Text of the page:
Two families, initially united through two characters being police officers. One is more successful than the other but they are friends and eventually neighbours. They both have families but never become  close friends. When the friendship that they have appears to be badly damaged after one suffers life changing injuries you would accept that they would drift apart but two of them are determined to be together.

I adored this novel. Everything was perfect, Irish immigrants hoping for a new life, and struggling to forget the past. The explanations for why events happened and the way they dealt with them. But most of all the relationship between Kate and Peter. The total devotion to each other and the determination to not let the past affect their lives. The way they handled high school and university apart but always thinking of each other and feeling that they needed to be with each other. And the way they connected again, convincing their families that there was a chance of happiness for all of them.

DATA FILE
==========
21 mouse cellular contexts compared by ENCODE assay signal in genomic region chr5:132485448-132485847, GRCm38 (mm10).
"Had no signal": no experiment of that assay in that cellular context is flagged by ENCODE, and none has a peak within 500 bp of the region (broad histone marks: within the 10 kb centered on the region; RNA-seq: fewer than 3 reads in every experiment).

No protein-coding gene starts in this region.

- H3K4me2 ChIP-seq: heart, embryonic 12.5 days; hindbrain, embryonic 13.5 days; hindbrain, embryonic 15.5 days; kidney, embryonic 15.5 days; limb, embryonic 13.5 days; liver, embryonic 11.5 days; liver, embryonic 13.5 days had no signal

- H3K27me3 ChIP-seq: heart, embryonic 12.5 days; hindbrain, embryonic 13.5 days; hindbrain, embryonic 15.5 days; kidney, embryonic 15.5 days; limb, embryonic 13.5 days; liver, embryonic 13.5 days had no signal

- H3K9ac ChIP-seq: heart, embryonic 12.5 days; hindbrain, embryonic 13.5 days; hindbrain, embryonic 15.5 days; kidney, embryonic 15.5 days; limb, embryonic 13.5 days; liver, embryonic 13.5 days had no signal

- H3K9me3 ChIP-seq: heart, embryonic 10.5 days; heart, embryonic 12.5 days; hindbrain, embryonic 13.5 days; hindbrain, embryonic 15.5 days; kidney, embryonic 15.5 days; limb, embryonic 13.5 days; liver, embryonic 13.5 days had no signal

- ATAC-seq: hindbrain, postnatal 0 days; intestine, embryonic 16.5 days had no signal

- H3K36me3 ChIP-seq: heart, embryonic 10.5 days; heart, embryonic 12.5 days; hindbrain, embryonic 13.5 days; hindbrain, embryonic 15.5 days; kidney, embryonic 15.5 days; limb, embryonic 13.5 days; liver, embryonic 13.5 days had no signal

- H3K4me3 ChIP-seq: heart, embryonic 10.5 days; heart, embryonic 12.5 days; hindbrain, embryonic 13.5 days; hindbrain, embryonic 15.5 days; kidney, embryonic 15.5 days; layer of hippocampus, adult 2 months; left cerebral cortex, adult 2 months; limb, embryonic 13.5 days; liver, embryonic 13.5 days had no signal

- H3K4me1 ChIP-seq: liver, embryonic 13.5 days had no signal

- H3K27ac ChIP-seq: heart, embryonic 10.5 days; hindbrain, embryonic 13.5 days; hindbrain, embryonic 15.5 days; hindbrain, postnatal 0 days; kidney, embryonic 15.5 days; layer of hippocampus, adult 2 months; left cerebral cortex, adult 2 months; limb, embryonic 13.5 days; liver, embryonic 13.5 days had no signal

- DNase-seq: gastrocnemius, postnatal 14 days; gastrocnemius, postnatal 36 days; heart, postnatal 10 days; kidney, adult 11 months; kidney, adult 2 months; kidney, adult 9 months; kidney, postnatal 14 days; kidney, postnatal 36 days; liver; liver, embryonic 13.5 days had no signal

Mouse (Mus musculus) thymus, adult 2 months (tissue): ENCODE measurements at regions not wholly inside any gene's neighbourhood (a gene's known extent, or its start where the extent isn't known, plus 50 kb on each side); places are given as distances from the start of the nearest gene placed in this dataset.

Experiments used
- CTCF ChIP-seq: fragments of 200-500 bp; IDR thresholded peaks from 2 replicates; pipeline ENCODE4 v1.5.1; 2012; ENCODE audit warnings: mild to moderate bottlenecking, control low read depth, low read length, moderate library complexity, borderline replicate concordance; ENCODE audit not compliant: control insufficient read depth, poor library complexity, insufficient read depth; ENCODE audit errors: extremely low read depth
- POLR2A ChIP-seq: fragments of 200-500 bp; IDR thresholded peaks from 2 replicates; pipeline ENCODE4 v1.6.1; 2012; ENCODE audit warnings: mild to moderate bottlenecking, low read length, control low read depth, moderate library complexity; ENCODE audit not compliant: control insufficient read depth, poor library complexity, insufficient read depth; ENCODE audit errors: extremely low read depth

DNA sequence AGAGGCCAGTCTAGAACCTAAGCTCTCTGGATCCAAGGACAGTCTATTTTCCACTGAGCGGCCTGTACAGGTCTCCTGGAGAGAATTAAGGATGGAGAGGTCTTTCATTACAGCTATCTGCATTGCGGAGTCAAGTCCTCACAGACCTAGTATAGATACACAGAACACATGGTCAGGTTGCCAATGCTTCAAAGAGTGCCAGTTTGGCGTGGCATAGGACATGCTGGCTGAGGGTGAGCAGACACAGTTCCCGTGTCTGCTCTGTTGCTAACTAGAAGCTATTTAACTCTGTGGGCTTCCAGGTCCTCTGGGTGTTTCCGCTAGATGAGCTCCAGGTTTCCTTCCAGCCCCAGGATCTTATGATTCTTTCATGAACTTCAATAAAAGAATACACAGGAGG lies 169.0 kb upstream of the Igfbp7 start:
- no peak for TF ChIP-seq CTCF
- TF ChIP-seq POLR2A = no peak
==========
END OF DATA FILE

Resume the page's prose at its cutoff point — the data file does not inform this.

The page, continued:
Pure joy. 

Then She Vanishes by Claire Douglas – Blog Tour Review.

About The Book

Everything changed the night Flora Powell disappeared.

Heather and Jess were best friends – until the night Heather’s sister vanished.

Jess has never forgiven herself for the lie she told that night. Nor has Heather.

But now Heather is accused of an awful crime.

And Jess is forced to return to the sleepy seaside town where they grew up, to ask the question she’s avoided for so long:

My Review

With thanks to the publisher for the copy received, Then She Vanishes is the first book I have read by Claire Douglas. After reading it I am happy that there are a few I can read.

The prologue concerns the murder of a mother and son but then most of it concerns Jess and Margot, Heather’s mother. Jess is a journalist but was also a teenage friend of Heather and her sister Flora. She is being pressured into getting a story by her boss but also determined not to let her job damage her relationship with Margot.